Cyber Security Skills and the UK’s Critical National Infrastructure Contents

Conclusions and recommendations

Defining the cyber security skills gap

1.Critical national infrastructure (CNI) is the backbone of the country’s security and economy. A range of specialist skills as well as deep technical expertise are needed to secure CNI against the large, growing and diverse cyber threat. Developing these skills will also have considerable economic benefits, given the importance of cyber security to those new technologies that will help to improve CNI operators’ future productivity and standards of service. However, there are not enough people in the UK who both possess such specialisms and are also willing and able to work in the CNI sector. This situation is of serious concern, given the potentially severe implications for the security of the UK’s CNI and for UK national security more broadly. (Paragraph 15)

2.We are concerned that information about the nature of the cyber security skills gap in the CNI sector is primarily anecdotal. There is no detailed analysis available of which CNI sectors are most affected, in which disciplines and at which levels of expertise the shortage is most acute, or of where these gaps leave the UK critically vulnerable. The Government cannot hope to address the problem properly until it has defined it more rigorously. The first task will be to develop a clearer, and shared, understanding of what counts as a cyber security job and skill. The Government should publish a framework setting out the different types of skills required to ensure the cyber security of the UK’s CNI. In doing so, it might take the framework produced by the United States’ National Institute for Cybersecurity Education as a model. This new framework should form the basis of any future initiative to minimise the cyber security skills gap. (Paragraph 16)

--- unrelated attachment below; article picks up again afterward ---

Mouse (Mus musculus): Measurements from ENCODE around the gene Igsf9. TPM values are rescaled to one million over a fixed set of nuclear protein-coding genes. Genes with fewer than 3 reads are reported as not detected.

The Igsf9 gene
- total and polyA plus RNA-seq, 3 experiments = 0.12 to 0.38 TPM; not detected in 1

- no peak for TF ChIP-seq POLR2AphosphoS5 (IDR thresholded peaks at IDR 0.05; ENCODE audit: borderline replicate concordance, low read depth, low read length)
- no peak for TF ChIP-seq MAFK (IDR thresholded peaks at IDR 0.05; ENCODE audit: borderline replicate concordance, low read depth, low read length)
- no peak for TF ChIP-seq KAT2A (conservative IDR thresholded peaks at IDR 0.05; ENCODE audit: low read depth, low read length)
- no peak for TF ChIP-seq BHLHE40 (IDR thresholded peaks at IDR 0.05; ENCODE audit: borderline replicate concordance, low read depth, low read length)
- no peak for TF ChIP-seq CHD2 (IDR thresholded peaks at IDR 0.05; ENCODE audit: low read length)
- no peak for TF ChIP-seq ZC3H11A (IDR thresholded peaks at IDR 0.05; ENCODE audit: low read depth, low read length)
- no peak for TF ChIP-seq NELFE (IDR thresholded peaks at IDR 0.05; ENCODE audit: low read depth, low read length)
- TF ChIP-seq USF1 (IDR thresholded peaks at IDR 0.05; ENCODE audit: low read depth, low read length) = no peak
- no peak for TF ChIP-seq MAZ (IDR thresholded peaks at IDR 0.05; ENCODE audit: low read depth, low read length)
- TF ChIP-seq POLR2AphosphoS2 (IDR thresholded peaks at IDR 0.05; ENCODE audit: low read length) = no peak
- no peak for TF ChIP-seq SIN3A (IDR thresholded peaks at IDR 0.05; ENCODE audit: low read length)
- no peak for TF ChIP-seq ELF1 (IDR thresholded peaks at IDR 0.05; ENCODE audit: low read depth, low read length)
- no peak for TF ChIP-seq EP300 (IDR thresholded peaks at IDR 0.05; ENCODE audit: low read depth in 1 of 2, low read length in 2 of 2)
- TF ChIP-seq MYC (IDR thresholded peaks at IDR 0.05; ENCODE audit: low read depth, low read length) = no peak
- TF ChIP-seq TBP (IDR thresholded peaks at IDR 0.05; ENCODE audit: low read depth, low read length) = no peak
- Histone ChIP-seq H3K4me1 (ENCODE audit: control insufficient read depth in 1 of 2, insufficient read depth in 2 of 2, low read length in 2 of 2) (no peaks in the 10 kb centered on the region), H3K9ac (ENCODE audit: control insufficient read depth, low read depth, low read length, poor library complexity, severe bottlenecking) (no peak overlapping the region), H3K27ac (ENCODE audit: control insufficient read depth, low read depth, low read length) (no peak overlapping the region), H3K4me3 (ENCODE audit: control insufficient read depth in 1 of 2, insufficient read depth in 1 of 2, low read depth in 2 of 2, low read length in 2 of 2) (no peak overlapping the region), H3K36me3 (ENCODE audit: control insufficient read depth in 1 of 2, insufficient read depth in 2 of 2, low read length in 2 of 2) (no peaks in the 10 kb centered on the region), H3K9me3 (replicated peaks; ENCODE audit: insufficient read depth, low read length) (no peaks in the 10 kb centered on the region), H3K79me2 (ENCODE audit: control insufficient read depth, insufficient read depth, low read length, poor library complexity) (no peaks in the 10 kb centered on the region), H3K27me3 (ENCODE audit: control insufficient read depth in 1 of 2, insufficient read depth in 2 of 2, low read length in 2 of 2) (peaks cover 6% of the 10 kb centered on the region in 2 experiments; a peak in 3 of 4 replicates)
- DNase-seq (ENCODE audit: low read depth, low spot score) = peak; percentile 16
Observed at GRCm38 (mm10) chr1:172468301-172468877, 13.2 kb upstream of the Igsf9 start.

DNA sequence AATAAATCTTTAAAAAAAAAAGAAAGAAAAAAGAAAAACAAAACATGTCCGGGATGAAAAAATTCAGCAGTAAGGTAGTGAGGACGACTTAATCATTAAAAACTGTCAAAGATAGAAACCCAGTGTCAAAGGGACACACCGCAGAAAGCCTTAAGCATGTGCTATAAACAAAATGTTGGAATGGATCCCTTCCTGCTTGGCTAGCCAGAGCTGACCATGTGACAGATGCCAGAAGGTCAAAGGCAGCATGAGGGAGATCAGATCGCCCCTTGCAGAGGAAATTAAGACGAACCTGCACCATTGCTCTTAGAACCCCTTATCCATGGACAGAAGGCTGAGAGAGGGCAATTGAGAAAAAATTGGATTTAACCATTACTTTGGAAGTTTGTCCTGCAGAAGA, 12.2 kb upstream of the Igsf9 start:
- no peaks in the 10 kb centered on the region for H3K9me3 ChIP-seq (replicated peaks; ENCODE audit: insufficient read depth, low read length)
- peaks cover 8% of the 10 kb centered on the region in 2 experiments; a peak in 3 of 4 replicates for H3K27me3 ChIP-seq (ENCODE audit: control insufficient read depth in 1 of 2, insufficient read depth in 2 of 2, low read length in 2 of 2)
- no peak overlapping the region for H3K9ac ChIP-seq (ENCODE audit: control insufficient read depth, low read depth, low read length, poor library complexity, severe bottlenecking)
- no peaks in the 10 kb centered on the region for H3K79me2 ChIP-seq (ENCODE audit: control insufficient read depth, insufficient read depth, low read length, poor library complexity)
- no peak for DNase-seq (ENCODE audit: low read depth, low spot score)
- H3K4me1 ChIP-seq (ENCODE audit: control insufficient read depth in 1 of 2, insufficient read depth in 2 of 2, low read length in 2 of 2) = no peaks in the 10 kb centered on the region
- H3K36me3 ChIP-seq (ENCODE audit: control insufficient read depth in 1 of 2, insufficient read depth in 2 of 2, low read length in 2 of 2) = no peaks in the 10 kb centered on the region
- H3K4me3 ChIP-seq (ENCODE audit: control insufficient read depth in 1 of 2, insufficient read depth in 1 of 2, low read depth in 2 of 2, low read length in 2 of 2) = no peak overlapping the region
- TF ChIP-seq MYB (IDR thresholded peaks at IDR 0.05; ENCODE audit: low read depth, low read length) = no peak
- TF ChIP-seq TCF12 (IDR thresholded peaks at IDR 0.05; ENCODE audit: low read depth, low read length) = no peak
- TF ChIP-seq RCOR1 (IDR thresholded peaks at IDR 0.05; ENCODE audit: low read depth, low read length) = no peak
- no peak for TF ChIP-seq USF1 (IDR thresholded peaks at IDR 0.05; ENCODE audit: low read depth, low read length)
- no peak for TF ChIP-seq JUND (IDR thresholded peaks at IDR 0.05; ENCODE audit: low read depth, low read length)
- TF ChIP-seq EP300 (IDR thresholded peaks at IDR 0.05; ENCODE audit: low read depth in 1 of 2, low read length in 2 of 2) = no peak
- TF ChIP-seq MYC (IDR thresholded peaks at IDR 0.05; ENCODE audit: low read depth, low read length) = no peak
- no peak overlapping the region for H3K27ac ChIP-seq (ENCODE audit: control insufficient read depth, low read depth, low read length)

Addressing the cyber security skills gap

3.Education is essential to creating and sustaining a pipeline of cyber security talent, although the time lag between an individual starting school and entering the workforce means that it is not sufficient in itself. The Government, with the Devolved Administrations, is responsible for ensuring a strong foundation for the future skills base through education policy. This can best be achieved in collaboration with industry, which is a source of up-to-date expertise and is also uniquely placed to articulate its current and likely future needs. We therefore warmly welcome the array of initiatives launched by the Government, industry and academia to improve cyber security education at all levels, both inside and outside the classroom. We are concerned, however, that the scale of the Government’s efforts on education so far simply does not match the scale of demand. (Paragraph 28)